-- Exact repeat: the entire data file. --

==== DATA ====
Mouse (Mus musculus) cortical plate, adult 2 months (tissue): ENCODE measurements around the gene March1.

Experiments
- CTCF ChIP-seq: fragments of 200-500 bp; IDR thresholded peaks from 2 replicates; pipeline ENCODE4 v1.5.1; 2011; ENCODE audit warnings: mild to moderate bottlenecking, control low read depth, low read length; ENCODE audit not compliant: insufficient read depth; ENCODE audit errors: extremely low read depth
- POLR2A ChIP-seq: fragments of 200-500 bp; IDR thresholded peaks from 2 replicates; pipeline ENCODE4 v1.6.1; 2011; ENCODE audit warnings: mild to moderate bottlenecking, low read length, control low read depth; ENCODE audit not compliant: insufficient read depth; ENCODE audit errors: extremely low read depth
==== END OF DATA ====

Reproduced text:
Mouse (Mus musculus) cortical plate, adult 2 months (tissue): ENCODE measurements around the gene March1.

Experiments
- CTCF ChIP-seq: fragments of 200-500 bp; IDR thresholded peaks from 2 replicates; pipeline ENCODE4 v1.5.1; 2011; ENCODE audit warnings: mild to moderate bottlenecking, control low read depth, low read length; ENCODE audit not compliant: insufficient read depth; ENCODE audit errors: extremely low read depth
- POLR2A ChIP-seq: fragments of 200-500 bp; IDR thresholded peaks from 2 replicates; pipeline ENCODE4 v1.6.1; 2011; ENCODE audit warnings: mild to moderate bottlenecking, low read length, control low read depth; ENCODE audit not compliant: insufficient read depth; ENCODE audit errors: extremely low read depth